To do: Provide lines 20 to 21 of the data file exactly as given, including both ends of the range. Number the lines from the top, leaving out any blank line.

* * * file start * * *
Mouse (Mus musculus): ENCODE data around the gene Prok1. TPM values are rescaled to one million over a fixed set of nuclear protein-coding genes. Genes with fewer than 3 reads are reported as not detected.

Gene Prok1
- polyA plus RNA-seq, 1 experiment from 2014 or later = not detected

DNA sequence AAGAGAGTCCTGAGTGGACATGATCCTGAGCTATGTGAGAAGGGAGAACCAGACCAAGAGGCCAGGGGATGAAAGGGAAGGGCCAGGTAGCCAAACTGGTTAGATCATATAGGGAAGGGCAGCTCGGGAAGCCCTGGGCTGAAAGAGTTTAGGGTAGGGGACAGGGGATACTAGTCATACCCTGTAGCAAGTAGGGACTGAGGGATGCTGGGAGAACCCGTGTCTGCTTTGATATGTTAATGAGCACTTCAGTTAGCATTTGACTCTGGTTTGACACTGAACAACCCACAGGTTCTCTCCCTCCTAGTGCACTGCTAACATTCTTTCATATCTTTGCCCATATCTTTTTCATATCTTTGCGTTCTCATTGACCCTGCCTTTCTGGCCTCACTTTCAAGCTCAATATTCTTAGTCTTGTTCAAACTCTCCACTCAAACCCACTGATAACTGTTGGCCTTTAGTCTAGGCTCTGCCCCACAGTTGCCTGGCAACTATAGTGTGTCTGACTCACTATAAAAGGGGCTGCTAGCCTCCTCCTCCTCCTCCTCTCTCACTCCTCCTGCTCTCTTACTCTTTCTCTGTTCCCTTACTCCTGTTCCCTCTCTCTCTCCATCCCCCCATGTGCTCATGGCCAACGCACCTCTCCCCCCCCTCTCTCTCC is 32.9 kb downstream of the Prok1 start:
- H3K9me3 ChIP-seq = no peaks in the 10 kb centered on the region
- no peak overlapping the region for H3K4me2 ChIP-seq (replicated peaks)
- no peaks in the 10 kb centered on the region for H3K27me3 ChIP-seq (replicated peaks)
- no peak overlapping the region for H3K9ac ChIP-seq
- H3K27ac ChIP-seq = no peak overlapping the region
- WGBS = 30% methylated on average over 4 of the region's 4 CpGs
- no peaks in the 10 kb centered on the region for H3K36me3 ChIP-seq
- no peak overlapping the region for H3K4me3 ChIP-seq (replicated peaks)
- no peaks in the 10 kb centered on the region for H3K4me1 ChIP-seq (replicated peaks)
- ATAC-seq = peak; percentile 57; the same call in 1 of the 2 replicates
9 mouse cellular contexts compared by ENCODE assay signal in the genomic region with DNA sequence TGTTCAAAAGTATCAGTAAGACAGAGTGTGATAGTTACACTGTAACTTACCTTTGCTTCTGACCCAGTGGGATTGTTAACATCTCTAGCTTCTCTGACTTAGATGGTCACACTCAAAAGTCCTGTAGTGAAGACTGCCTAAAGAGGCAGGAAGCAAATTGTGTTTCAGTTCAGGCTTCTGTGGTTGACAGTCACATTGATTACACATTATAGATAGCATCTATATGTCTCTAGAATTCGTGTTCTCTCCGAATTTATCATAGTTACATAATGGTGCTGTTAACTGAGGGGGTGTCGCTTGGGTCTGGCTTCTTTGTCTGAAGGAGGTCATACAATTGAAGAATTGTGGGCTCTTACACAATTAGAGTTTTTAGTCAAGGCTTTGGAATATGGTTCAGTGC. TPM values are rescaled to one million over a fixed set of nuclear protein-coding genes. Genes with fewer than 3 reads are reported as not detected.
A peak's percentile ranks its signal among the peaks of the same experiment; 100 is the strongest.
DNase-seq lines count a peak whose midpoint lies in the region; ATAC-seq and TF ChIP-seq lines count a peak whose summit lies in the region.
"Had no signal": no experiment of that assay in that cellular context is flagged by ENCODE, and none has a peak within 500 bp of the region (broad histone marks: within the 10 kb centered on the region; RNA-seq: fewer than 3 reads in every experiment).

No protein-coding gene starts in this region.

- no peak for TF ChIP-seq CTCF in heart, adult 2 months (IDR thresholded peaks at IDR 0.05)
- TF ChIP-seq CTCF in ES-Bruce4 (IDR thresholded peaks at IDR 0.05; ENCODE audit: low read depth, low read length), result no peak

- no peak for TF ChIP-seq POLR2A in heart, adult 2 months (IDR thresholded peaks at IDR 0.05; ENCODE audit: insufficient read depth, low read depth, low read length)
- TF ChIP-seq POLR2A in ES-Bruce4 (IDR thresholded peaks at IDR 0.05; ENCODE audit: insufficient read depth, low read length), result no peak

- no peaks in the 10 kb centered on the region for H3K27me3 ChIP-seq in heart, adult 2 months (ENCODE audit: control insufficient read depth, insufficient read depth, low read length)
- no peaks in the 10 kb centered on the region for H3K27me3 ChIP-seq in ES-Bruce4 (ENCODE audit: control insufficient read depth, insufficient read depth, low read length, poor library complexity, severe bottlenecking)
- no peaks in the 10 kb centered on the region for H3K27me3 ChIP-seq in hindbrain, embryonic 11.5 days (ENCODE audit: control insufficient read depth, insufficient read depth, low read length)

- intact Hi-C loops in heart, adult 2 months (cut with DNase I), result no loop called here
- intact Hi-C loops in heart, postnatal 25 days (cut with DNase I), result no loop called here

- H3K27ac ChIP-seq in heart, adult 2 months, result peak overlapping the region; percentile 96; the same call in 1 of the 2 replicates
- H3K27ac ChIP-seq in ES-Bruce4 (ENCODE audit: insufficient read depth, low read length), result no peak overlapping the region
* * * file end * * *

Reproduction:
- no peak for TF ChIP-seq CTCF in heart, adult 2 months (IDR thresholded peaks at IDR 0.05)
- TF ChIP-seq CTCF in ES-Bruce4 (IDR thresholded peaks at IDR 0.05; ENCODE audit: low read depth, low read length), result no peak